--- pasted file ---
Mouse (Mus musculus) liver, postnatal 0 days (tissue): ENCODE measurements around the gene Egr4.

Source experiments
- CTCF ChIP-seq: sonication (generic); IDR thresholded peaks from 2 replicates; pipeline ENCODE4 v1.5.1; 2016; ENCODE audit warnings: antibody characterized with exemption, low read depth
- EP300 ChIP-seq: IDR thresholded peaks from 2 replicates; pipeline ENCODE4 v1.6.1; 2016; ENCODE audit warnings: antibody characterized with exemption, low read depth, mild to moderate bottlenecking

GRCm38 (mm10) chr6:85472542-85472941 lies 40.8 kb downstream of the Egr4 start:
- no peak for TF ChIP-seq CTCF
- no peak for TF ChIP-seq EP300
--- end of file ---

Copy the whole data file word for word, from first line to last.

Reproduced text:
Mouse (Mus musculus) liver, postnatal 0 days (tissue): ENCODE measurements around the gene Egr4.

Source experiments
- CTCF ChIP-seq: sonication (generic); IDR thresholded peaks from 2 replicates; pipeline ENCODE4 v1.5.1; 2016; ENCODE audit warnings: antibody characterized with exemption, low read depth
- EP300 ChIP-seq: IDR thresholded peaks from 2 replicates; pipeline ENCODE4 v1.6.1; 2016; ENCODE audit warnings: antibody characterized with exemption, low read depth, mild to moderate bottlenecking

GRCm38 (mm10) chr6:85472542-85472941 lies 40.8 kb downstream of the Egr4 start:
- no peak for TF ChIP-seq CTCF
- no peak for TF ChIP-seq EP300